The Technology Used To Protect Nord Stream 2 From Sabotage

Advanced monitoring systems, minesweepers, and unmanned mini-submarines

The hysteria surrounding the Nord Stream 2 gas pipeline does not subside. While the Danish authorities name the final terms of construction, the US continues to put pressure on Europe, threatening heavy sanctions. Kiev adds fuel to the fire, which puts the frighteners on by citing the terrible economic consequences of stopping gas transit through Ukraine. Berlin has its own arguments. While the standoff is going on in the political plane, and no one can rule out a military option – for example, sabotage, we found out how Nord Stream 2 is protected.

“I believe that, in fact, there is little that can threaten Nord Stream 2,” says military expert Aleksey Leonkov. “Firstly, it is technically extremely difficult to commit sabotage, and even at the bottom of the sea. There is a need for special deep-sea underwater vehicles. And not all states have them.”

Therefore, even if a section of Nord Stream 2 is blown up, it will be clear that the sabotage is the work of state intelligence agencies. This can no longer be attributed to extremist terrorists. In addition, the statistics speak for themselves: So far, there has not been a single terrorist attack or deliberate bombing on underwater oil pipelines, gas pipelines or on the same communication cables in the Atlantic. The condition of such objects is constantly carefully monitored with the help of various technical means. As for the gas pipeline, this is a constant check of the pressure and the amount of gas flow in the pipe, at the exit from Russia and at the entrance to Europe.

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“So no one will walk along the Nord Stream 2 pipe with automatic weapons and it is also not necessary to entangle it with a ‘thorn’,” the expert believes.

He was skeptical about the idea of using the situation around Nord Stream 2 as a pretext for increasing the military presence in the Baltic.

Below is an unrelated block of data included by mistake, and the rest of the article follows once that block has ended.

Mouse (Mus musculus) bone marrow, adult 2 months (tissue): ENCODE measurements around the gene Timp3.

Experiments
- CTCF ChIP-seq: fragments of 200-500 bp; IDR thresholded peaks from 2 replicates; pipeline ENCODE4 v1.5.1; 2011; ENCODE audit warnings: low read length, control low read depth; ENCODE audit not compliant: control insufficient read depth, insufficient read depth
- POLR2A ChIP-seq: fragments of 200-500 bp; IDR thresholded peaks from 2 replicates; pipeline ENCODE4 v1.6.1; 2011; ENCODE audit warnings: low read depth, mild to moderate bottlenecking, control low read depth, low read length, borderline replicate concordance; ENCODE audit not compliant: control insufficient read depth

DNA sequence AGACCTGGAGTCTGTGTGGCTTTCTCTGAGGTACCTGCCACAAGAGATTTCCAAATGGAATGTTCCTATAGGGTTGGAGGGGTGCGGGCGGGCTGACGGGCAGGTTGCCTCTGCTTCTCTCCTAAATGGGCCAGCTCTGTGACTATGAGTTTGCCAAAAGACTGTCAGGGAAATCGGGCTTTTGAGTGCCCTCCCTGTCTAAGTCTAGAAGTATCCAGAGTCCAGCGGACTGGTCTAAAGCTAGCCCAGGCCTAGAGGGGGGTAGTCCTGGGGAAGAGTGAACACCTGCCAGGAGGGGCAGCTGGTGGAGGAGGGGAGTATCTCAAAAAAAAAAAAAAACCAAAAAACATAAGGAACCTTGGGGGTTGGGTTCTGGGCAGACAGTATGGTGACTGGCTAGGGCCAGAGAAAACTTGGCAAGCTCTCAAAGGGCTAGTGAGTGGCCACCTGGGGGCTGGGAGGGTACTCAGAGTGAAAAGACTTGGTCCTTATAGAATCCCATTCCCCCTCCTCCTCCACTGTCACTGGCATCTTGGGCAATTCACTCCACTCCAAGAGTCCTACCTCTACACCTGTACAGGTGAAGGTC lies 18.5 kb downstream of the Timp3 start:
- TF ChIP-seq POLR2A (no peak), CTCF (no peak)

“What for? We have enough strength there. More potential of the Baltic Fleet will increase, if necessary, without any flows,” says Leonkov. “These are things in different planes, and they do not affect each other in any way.”

Nevertheless, the expert is convinced that the monitoring system should be fine-tuned to the smallest detail.

“Russia is responsible as a supplier. The contract clearly states how much we pump and with what pressure. If something happens, the gas line is instantly blocked, a repair team is formed, the accident site is determined, and with the help of, for example, special underwater welding or robotic manipulators, the malfunction is eliminated.”

At the same time, it is known that Russia also has special unmanned underwater vehicles that can be used as a monitoring tool. One of them is the “Galtel” robotic complex. A few years ago, this deep reconnaissance sapper had already been tested off the coast of Syria. It was busy searching for unexploded ordnance and guarding the waters off the port of Tartus. In parallel with this, “Galtel” helped to create the most detailed map of the depths.

“Galtel” navigates under water using special sonar navigation systems. The fact is that neither the Russian GLONASS nor the overseas GPS reaches the depths, so reference beacons are used, which set the coordinates of the movement of the underwater vehicle. But the sight of Galtel is much more important – it can make out even small camouflaged objects on the seabed – from a saboteur swimmer to a matchbox stuck in the silt.

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There is another underwater unmanned new thing – a product of the “Region” enterprise. In contrast to “Galtel”, it is still in the stage of development work. All that is known: the length of the device is on average two meters. The diameter is comparable to “Galtel”. Its advantage is that it can carry weapons. A special modular system allows to “hang” on it an underwater machine gun, mines for remote clearance. So it is able not only to monitor the situation, but also, on occasion, to protect the coastal infrastructure from underwater sabotage.

In addition, if necessary, classic minesweepers can also cover the area of Nord Stream 2. Such as the Baltic-based Aleksandr Obukhov of the new project 12700 with the Aleksandrit-ISPUM system.

“For example, it can search for laid land mines on the pipeline. Its hydro-acoustic system can detect all types of mines, including anchor and bottom mines, even in difficult hydrological conditions. In addition, it is able to detect small-sized self-propelled robotic combat systems,” added the expert Aleksey Leonkov.

Maksim Kislyakov

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